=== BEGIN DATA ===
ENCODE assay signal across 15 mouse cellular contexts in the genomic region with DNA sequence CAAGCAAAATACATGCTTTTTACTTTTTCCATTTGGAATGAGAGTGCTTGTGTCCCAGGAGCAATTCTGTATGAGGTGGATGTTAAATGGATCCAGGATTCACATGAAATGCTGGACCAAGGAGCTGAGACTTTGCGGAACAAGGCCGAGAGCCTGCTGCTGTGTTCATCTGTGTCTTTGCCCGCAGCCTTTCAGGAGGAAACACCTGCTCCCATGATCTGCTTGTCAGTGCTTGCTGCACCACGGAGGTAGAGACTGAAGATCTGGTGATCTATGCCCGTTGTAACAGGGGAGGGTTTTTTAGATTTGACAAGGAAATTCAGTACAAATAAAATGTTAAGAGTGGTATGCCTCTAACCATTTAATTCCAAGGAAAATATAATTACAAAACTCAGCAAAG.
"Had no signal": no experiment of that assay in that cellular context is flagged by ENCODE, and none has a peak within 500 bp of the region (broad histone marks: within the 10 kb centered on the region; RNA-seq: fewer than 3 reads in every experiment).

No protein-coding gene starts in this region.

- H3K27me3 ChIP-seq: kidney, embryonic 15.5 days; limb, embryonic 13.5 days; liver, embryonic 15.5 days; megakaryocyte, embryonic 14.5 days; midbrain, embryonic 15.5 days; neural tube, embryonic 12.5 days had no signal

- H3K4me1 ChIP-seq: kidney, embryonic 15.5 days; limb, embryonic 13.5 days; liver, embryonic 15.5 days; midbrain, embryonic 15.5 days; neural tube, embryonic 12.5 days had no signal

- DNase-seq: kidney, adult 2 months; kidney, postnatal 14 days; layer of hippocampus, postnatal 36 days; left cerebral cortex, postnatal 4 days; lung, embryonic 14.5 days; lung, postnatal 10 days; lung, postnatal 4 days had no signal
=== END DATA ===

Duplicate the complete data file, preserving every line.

ENCODE assay signal across 15 mouse cellular contexts in the genomic region with DNA sequence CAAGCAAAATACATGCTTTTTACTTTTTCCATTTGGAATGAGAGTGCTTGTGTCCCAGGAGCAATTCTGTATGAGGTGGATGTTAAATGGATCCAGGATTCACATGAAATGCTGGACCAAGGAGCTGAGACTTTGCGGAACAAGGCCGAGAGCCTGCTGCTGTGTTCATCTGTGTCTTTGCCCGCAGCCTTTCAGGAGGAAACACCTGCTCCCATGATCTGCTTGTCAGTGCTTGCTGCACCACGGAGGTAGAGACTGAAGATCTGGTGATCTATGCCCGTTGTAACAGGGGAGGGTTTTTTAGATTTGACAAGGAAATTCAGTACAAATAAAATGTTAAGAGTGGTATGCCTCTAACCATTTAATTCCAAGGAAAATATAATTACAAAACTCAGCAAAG.
"Had no signal": no experiment of that assay in that cellular context is flagged by ENCODE, and none has a peak within 500 bp of the region (broad histone marks: within the 10 kb centered on the region; RNA-seq: fewer than 3 reads in every experiment).

No protein-coding gene starts in this region.

- H3K27me3 ChIP-seq: kidney, embryonic 15.5 days; limb, embryonic 13.5 days; liver, embryonic 15.5 days; megakaryocyte, embryonic 14.5 days; midbrain, embryonic 15.5 days; neural tube, embryonic 12.5 days had no signal

- H3K4me1 ChIP-seq: kidney, embryonic 15.5 days; limb, embryonic 13.5 days; liver, embryonic 15.5 days; midbrain, embryonic 15.5 days; neural tube, embryonic 12.5 days had no signal

- DNase-seq: kidney, adult 2 months; kidney, postnatal 14 days; layer of hippocampus, postnatal 36 days; left cerebral cortex, postnatal 4 days; lung, embryonic 14.5 days; lung, postnatal 10 days; lung, postnatal 4 days had no signal